The Daily Dispatch

The Daily Dispatch 25-26 May


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INDEPENDENCE DAY THEN AND NOW Exactly 100 years ago, thousands gathered on Tbilisi Stadium (most of you would recognize it as Tbilisi hippodrome) to watch the festivities led by youths of the gymnastic society “Shevardeni”, listen to the band music and partake in a fair. It was a happy moment, in the shadow of Soviet Russia troops that have just been beaten back by the Georgian Army and the National Guard from country’s eastern borders. Fast-forward 100 years later, and Georgia’s leadership was celebrating May 26 at the military base. Echoing those days, President Zurabishvili said “we should always remember that our defense forces, and united and strong society – are the guarantors for Georgia’s independence.” Apart from the ever-present shadow of the Russian occupation, the country is still living in the shadow of a pandemic, so celebrations elsewhere – in the capital and beyond – were muted. Although social networks were effervescent with erstwhile stories, old and new debates…

A GLIMMER OF GOODWILL? Local media reported on May 26, that Sokhumi authorities ordered have allowed passage to resume through Enguri bridge for those Abkhaz passport holders, who underwent medical treatment in Georgia proper. They will have to provide a proof of testing COVID-19-free or self-quarantine for 14 days. Restrictions were in place from February 27. Georgian ministry says 100 patients crossed in the meantime both from Sokhumi and Tskhinvali region to receive treatment.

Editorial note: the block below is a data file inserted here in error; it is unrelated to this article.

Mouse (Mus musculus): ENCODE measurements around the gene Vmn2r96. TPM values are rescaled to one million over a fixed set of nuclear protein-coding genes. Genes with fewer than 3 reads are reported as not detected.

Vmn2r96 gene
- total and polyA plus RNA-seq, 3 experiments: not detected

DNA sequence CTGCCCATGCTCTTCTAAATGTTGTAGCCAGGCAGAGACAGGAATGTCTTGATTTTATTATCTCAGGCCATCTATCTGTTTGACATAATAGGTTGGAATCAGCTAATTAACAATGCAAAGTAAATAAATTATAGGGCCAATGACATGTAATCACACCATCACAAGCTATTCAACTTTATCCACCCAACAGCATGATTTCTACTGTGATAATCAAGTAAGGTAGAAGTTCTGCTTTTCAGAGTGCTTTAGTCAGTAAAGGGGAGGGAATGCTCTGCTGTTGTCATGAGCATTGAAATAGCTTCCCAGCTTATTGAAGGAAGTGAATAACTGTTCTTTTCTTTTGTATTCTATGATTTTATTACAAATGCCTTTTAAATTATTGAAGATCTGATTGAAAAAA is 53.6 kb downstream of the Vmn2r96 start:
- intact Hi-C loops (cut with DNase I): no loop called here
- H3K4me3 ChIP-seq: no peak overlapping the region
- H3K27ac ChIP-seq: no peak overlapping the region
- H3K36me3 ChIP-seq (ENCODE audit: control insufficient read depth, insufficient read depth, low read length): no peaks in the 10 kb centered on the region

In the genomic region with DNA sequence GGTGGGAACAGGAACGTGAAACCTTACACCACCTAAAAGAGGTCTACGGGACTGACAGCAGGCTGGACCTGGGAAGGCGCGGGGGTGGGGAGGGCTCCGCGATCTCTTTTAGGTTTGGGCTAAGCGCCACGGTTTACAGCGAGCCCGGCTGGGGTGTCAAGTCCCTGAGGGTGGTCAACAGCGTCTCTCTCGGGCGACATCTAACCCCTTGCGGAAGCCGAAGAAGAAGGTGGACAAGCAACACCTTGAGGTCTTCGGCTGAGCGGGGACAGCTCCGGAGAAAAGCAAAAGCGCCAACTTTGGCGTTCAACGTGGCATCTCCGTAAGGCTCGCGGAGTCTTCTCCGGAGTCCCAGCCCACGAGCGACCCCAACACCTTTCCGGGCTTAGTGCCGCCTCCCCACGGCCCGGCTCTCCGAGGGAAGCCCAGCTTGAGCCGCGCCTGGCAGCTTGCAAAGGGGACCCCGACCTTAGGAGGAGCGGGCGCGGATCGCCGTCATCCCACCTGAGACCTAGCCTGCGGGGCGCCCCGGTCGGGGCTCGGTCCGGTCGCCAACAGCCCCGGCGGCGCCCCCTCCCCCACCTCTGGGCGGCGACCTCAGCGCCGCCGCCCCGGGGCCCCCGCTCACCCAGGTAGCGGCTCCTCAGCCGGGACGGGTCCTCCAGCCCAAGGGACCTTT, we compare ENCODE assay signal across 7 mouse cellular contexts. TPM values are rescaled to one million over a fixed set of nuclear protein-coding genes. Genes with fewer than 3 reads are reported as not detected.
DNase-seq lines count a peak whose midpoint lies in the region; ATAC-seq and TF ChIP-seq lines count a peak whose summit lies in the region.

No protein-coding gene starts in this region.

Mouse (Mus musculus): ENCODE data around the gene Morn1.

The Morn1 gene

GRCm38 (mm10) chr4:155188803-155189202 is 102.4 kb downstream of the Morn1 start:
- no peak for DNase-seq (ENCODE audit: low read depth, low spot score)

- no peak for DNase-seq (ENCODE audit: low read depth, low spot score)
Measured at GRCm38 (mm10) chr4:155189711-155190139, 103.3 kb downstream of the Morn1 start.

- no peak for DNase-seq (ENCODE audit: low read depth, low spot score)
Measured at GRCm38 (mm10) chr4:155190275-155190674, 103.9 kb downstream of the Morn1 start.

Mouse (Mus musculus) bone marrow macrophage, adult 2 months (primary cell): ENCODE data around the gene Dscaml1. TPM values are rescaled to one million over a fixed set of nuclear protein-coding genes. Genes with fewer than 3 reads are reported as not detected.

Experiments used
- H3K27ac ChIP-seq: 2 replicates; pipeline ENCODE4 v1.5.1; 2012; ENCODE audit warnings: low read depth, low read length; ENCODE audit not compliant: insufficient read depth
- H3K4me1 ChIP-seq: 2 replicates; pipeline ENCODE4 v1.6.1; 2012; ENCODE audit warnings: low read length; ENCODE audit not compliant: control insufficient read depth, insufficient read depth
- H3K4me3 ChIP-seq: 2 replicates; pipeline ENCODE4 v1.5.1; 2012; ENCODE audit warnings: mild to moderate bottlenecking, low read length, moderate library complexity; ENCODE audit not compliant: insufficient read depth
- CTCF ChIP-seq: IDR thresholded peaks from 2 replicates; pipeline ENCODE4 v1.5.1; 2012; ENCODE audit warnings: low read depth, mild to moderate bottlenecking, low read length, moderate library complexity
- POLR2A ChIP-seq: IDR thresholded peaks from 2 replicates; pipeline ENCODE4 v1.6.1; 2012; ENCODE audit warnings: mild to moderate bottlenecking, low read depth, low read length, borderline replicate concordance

NEGOTIATING A LA RUSSE: Moscow denied if flaunted Open Skies Treaty by restricting flights over occupied regions and said the U.S. announcement “flagrant and continuous violation” of the Treaty, is an ultimatum, rather than an invitation for discussions. In its trademark style, the Kremlin countered on another front – asking Georgia to welcome Russian “experts” to the National Central for Disease Control (NCDC) labs, repeating its old trope of the U.S. military being up to no good there. This time, Russia backed up its encirclement theory with “concerns” the Kremlin heard from Georgian “public figures, experts, and civil society organizations”. How touching, such concern for public opinion… What’s the danger, you might ask: – THE DRONES DISPERSING INFECTED MOSQUITOES – which were allegedly patented in the U.S. I kid you not, it’s there, paragraph 4, line 1.


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